“Test scores do not define our schools. They never have and never will,” said Mount Vernon District School Board member Dan Storck.
Earlier this month the Virginia Department of Education (VDOE) released accreditation results based on student performance in the 2013-2014 school year. The ratio of Fairfax County Public schools receiving full accreditation to those not making the grade dropped from 94 percent a year ago to 89 percent.
Schools have three ways to meet “Annual Measurable Objectives” (AMOs) based on Standards of Learning (SOL) testing in English, Math, History and Science. The VDOE sets benchmark point values that can be met using using the most recent year’s scores, a three-year average or reducing failure rate by 10 percent from the previous year. If a school doesn’t meet the requisite number of objectives (75 percent of students passing reading and writing, 70 percent for math, science and history, and a graduation standard for high schools) it gets a warning.
Schools then have three years to improve from the warning status before VDOE steps in to help. In Mount Vernon, West Potomac and Mount Vernon high schools, as well as numerous elementary schools, all got the warning status. In Springfield’s Lee district, Forestdale and Lynbrook Elementaries received warnings as well.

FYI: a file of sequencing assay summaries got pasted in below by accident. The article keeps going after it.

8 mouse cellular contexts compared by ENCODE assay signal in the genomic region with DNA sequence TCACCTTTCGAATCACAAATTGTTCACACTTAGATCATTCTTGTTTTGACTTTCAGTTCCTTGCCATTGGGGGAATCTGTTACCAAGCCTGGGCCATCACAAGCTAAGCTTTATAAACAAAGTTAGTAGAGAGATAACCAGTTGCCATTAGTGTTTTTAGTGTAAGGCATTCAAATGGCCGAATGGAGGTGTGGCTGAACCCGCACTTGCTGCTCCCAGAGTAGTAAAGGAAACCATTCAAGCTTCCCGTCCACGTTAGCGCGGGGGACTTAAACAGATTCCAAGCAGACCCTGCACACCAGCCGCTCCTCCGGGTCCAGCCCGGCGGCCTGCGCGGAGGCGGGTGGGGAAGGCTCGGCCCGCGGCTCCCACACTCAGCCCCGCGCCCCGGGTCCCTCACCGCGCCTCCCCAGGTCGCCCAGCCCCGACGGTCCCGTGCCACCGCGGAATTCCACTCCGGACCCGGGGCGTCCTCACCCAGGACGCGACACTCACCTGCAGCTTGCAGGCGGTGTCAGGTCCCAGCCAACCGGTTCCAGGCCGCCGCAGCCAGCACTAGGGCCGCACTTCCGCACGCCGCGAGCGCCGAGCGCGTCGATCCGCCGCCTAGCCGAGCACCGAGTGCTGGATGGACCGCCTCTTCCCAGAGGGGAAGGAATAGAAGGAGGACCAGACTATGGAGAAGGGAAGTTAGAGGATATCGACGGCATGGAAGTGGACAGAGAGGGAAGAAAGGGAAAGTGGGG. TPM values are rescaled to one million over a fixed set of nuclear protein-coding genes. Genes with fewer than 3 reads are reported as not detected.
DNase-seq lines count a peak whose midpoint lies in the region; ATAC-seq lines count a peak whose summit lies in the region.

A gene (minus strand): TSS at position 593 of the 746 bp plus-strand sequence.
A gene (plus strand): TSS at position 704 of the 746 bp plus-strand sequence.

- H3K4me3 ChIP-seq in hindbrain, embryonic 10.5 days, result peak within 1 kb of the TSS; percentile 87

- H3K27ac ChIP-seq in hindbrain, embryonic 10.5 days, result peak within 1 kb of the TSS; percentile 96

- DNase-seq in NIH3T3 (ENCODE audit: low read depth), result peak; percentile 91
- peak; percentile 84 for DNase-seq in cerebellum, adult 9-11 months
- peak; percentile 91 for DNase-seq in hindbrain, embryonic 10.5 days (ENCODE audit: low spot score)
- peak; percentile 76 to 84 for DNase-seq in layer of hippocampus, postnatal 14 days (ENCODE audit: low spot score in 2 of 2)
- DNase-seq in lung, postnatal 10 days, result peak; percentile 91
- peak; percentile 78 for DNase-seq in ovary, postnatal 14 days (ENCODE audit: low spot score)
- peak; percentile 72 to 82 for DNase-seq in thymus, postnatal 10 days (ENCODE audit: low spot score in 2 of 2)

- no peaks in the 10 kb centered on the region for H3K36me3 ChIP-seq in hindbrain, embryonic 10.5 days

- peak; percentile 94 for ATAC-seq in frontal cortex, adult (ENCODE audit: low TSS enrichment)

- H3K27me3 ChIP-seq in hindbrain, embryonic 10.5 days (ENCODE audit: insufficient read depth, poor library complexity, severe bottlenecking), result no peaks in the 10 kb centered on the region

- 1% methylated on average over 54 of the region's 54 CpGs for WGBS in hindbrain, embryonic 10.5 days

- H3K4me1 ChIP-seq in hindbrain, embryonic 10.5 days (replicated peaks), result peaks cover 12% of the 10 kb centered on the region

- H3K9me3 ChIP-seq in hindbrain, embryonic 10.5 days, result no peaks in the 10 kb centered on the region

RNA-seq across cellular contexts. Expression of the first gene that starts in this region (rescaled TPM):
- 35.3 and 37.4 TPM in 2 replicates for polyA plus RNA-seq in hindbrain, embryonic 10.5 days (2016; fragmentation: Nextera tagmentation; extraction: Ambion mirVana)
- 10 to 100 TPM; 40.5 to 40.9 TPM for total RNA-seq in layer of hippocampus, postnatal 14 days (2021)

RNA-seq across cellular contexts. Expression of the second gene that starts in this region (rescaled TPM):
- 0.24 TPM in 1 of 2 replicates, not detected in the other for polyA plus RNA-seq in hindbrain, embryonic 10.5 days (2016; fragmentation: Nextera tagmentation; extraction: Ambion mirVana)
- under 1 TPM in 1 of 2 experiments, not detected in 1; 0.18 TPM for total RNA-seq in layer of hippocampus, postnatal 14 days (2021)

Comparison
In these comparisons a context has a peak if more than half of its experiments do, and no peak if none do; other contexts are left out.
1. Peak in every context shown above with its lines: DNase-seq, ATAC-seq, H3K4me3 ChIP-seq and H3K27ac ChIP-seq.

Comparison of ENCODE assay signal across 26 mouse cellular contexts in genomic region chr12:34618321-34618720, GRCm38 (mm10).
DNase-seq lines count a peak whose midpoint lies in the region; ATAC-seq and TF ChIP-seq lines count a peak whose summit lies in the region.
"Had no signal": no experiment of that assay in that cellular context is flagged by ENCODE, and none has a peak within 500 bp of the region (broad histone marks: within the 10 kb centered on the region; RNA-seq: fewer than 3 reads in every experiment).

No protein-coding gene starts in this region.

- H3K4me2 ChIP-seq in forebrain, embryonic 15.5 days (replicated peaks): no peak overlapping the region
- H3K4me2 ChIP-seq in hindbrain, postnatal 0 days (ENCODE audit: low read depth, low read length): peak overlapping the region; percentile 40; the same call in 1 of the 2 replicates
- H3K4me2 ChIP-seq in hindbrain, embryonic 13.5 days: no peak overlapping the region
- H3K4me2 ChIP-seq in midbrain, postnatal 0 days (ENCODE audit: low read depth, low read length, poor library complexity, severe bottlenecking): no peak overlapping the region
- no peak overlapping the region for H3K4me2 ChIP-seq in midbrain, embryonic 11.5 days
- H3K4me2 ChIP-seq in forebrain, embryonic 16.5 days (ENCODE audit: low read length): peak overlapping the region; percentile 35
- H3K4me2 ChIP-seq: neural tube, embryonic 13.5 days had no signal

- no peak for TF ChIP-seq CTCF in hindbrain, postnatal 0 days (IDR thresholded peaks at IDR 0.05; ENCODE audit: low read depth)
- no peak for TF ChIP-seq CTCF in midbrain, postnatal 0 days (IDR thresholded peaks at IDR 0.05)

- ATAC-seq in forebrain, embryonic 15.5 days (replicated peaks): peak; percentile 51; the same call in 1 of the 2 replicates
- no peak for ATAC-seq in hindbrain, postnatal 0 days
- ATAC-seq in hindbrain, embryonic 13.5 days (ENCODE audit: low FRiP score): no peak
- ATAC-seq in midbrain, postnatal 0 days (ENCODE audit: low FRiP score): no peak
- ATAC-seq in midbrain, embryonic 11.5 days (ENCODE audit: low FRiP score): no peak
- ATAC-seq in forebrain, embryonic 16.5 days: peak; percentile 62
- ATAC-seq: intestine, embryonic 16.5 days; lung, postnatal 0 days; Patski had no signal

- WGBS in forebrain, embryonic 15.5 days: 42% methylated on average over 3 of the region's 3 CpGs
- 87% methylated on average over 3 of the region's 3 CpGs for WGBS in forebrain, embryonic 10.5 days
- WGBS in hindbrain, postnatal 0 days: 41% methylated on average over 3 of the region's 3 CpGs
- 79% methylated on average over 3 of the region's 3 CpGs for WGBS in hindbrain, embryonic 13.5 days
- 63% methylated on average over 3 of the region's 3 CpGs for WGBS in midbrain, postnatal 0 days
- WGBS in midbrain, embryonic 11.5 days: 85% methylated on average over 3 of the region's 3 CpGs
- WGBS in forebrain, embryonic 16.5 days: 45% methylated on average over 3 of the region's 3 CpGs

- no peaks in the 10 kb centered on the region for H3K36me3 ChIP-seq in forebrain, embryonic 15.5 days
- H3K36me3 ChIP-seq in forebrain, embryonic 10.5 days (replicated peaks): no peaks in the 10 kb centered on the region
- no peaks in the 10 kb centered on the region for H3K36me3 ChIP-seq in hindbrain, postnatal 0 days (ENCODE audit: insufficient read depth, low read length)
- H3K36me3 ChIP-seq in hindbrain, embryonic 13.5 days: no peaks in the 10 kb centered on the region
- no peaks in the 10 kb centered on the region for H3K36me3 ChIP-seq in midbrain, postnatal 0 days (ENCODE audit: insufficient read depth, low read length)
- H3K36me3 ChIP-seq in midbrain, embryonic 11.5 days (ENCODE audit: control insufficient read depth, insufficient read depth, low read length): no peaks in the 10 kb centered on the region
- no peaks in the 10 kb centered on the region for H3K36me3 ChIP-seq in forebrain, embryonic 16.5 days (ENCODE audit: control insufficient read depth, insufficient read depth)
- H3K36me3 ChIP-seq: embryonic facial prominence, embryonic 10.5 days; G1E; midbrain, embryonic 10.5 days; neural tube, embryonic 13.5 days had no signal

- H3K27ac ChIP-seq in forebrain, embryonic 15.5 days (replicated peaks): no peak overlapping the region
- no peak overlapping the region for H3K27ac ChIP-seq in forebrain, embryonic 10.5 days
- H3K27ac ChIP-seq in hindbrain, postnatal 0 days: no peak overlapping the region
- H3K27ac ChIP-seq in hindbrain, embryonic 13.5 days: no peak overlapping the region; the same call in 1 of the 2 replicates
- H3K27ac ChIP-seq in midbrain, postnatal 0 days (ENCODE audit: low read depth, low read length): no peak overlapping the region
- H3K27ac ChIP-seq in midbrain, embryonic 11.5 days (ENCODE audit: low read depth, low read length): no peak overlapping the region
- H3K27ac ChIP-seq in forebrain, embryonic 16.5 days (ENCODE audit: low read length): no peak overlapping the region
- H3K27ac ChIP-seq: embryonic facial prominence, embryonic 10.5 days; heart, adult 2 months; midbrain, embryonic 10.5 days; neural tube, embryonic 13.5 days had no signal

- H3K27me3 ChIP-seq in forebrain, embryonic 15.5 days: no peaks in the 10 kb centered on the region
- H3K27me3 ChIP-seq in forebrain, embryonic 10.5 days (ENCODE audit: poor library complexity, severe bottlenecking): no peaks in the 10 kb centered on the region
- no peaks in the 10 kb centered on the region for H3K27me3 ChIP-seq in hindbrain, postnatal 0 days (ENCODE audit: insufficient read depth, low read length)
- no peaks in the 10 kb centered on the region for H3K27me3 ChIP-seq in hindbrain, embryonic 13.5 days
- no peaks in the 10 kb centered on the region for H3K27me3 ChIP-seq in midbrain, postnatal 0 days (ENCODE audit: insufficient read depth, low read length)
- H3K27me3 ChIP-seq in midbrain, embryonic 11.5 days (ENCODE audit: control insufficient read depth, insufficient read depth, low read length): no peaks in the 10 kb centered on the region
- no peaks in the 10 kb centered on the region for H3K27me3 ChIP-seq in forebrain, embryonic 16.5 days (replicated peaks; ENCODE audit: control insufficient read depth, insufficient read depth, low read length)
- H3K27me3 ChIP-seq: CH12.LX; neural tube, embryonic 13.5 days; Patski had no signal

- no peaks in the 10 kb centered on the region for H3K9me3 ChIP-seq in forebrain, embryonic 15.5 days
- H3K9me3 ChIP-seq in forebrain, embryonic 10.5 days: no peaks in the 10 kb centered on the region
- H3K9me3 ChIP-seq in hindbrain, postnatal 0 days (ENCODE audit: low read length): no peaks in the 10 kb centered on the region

Educators and administrators in both districts point out that while the scorecards are a serious issue, they don’t tell the full story.
“It’s really a snapshot,” said Lee District School Board member Tamara Derenak Kaufax, “and doesn’t always reflect the progress of individuals in the classroom.”
“I don’t make any excuses, we don’t as a school,” Lynbrook principal Mary McNamee said. “Although these tests are very important, we know what’s best practice. We’re not teaching to the test, we’re teaching to the students’ learning needs.”
Individual schools and the VDOE have continued to make changes to improve the effectiveness of testing and, ultimately teaching and learning. But that process has had growing pains and mismatches.
Over half a decade ago, the state made SOLs more difficult. There was an adjustment period but within two to three years, all Fairfax County schools were fully compliant, according to Storck.
“We’ve been so successful historically at doing just that,” he said, “our track record would show we’ll make that happen.”
FOR THE 2011-2012 school year, the math tests became more difficult again. Questions required more critical reading and comprehension. Nardos King, principal at Mount Vernon High School, said her students’ math scores dropped from 85 to 53 percent after taking the new test that year.
“We had to build those skills back up,” she said, “and pay attention to the new standards. Math dropped across the county, across the state. But ours were a little bit more significant.”
King brought in an instructional math coach for Mount Vernon’s teachers, as well as getting teachers to work in collaborative learning teams where across subjects they would share their lesson plans to help students.